Day 5 – Willcox to Tombstone

Miles Ridden 80.1

Feet Climbed – 1,800 feet
Max Speed – 40.8 mph
Trip Time – 4h 20 min

Packed up this morning to head back to Tombstone. The sun was shining again and the forecast was warm – 26 degrees. Winds were expected to die down a bit, very good news. After our morning pilgrimage across the parking lot to the Safeway Starbucks, we walked back to the hotel for a nice lighter breakfast. A nice change from the enormous pancakes, eggs and sausages that we have been fed all week. Despite the enormous milage we are getting this week, I am quite sure I will finish the week up a few pounds. We eat almost constantly, even on the road, with SAG stops every 20-25 miles, plus lunch.

We started out of town with a slightly larger group than the four of us, riding with Diedier and Taya, as well as the “other Michelle” a recumbent rider from Alabama or somewhere so deep South we are a bit of an oddity to each other. She even calls us y’awl. It’s nice to have some extra company along for the ride. We ran an easy paceline to the first stop, only stopping once for a pee at the side of the road. My legs and butt are getting pretty scratched up from all the prickly stuff we have to navigate to been hidden from sight. Starting to not care as much anymore and also getting better technique as well. Not a skill I was expecting to acquire on this trip, but I am sure it will come in handy.

The winds were very calm so we were able to hold a good pace with minimal effort. Also a relatively flat road until lunch time. First time in a few days we’ve been able to strip off leg and arm warmers and enjoy the sun and heat, After a huge and delicious lunch we took off again, a bit more wind leaving, but eventually we turned and had the wind at our back. That, combined with a slight decline, meant only one thing. Hammer time!!! Ben and I swung around the group and took off down the road, flying!!! After a few minutes of that Scott came tearing up the road and passed us, so we upped the pace and the three of us hammered that road until I couldn’t take anymore and called uncle. Boy, that was fun!! We’d have one more effort like that later in the afternoon.

At one point we saw something going on up the road. It was the PAC tour van and trailer stopped at the side of the road, as well as an ambulance. The group went quiet. As we carefully rode by, Lon let us know someone (Peter) had gone down and hit his head pretty good, but was ok. The story now is that perhaps Peter lost consciousness before he went down, maybe a heart arythmia or something, and fell into another rider, who also went down. Peter was unconscious for a few minutes, but was lucid and able to answer questions after a while. He has no recollection of the crash. He was brought by helicopter to the hospital back in Tucson. The other rider trashed both wheels and broke his thumb. A sobering accident. The road conditions were perfect there, somewhere you would not expect an accident. We found out later he broke his collarbone and scapula, as well as some ribs, and punctured a lung. He will have to stay in Tucson until he is well enough to fly.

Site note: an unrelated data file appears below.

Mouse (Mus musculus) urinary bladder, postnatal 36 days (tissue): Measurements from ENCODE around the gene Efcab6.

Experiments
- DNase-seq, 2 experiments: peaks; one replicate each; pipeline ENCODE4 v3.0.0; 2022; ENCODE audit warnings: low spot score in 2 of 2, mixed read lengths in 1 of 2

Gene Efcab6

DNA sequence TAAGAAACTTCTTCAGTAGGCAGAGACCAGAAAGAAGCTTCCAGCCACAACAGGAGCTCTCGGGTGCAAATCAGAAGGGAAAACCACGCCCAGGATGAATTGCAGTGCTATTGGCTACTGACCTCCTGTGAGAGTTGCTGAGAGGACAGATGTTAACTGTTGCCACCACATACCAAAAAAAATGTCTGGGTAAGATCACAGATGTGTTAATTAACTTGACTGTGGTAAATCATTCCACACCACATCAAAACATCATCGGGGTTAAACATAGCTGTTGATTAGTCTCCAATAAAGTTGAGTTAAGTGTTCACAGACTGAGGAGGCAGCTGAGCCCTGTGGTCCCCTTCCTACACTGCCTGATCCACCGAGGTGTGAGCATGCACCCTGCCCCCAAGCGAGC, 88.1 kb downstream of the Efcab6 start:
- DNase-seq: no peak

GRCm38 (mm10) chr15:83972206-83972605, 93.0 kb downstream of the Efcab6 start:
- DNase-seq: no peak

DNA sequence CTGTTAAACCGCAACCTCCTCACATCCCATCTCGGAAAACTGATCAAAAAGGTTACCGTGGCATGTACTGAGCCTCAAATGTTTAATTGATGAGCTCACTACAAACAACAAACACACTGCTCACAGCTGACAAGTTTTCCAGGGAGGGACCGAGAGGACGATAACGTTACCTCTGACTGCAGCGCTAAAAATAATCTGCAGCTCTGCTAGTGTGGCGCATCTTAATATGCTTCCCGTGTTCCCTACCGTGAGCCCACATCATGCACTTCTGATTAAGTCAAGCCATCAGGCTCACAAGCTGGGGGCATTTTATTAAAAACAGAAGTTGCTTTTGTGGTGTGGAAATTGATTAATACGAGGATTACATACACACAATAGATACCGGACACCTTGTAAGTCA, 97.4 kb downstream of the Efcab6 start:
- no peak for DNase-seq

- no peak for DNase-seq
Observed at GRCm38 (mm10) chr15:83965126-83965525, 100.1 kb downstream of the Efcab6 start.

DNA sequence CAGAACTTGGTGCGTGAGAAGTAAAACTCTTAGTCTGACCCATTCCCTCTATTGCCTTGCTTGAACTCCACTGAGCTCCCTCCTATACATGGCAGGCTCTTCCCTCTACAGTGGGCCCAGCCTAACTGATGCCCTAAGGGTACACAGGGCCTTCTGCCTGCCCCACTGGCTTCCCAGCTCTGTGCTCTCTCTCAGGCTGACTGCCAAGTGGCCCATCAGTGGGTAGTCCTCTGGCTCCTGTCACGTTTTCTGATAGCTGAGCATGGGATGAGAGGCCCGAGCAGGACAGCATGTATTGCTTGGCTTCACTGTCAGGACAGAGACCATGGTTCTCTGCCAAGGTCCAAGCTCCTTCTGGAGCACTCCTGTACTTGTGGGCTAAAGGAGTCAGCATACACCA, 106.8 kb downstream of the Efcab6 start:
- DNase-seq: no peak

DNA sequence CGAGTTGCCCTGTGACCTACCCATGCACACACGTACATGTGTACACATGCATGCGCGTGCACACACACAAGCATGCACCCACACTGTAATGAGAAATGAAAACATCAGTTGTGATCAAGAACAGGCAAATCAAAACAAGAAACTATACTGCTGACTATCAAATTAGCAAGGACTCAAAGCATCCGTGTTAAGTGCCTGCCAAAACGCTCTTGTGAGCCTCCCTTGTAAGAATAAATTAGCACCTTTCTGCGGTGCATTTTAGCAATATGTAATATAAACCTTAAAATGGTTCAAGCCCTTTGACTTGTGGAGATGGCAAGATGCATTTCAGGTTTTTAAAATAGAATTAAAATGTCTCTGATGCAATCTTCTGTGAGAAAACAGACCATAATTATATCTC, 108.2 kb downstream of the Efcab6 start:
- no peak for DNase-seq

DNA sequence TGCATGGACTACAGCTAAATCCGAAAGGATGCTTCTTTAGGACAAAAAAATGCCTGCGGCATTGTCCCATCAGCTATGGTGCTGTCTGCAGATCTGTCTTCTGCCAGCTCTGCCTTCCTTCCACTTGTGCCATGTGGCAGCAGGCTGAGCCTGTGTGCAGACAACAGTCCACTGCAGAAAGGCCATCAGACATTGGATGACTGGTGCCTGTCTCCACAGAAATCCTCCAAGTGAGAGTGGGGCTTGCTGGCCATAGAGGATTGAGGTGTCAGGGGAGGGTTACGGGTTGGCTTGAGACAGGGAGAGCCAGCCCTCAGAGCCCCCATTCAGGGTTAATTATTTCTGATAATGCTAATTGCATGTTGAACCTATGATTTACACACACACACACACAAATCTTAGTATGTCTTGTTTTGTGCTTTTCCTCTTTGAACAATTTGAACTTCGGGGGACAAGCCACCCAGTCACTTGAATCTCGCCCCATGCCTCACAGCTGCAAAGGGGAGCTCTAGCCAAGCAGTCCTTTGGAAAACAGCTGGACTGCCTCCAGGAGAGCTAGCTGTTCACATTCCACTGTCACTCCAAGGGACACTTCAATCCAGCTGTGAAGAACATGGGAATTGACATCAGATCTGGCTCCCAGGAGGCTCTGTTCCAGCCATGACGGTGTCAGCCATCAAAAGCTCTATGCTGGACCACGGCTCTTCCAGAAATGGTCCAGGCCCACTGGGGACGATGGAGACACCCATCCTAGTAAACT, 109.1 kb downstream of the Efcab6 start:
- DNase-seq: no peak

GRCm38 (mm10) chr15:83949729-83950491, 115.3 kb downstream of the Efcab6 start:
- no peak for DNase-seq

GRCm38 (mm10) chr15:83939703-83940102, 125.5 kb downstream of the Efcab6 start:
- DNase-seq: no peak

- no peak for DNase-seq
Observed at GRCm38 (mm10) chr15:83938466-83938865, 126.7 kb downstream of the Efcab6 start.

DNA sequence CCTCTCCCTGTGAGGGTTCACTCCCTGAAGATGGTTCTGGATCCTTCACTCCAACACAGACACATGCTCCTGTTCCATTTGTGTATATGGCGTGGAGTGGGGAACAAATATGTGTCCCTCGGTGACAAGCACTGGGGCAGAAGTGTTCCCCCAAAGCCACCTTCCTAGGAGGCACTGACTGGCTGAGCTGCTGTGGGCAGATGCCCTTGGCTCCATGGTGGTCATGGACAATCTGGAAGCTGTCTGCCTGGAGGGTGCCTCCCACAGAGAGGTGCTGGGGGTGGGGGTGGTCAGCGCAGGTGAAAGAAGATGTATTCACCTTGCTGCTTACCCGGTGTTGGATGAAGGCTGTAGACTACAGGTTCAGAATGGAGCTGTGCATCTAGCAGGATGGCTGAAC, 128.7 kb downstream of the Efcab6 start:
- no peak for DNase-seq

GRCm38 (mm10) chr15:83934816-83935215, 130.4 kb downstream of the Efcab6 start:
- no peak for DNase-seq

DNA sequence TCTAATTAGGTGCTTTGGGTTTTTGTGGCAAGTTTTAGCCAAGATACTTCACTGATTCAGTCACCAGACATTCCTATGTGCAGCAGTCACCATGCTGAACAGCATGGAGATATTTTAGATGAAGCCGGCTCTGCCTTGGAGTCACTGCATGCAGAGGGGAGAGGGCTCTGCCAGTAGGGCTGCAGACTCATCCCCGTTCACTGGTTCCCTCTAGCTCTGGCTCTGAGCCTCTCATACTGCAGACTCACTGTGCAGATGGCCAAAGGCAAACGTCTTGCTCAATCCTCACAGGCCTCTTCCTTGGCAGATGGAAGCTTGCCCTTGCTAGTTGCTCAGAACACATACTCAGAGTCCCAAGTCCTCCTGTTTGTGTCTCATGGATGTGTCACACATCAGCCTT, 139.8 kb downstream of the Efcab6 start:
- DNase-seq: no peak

We arrived in Tombstone 45 minutes before we were able to get into the hotel, and since we didn’t have any luggage with us we decided to go to town for a beer. Some folks preferred ice cream, and in the end we were all able to get what we wanted. It was St. Patrick’s Day, I had completely forgotten and was wondering why everywhere we went we were offered corned beef and sauerkraut. We sat in the sun on the patio each enjoying our recovery treat of choice, pleased with another great day of riding. The leg is holding out well so far thanks to sheer will, plus a good rub down each night to keep my quad from ripping my knee clean off.

Tombstone is a strange place to say the least. Dining is an interesting experience and has been a bit of a challenge for our two vegetarian friends. They are so good natured and patient despite the fact that these small Arizona towns are all about eating cow. As much as I feel sorry for them, I feel sorry for myself because although I do have more options, the food is generally terrible. You’d think that in a place where steak reigns supreme they would have more of a knack for cooking it properly. But prices are good, portions to suit a caveman, and the service is always friendly. The restaurant we ate at tonight (one of about 700 “The Longhorn” restaurants in the area, was no exception. Ben ordered a slab of ribs of comical proportions. Ben is not a large man, but he did an admirable job of the meal, and likely won’t need to consume protein of any kind for a while.

A treat tomorrow, we don’t have to move. We will ride out to Bisbee, a substantial climb I’m told, then do a loop to Sierra Visa and back to Tombstone. It’s nice to not have to worry about where we’re going. Each morning we just hop on our bikes, follow our maps and ride. Life is good.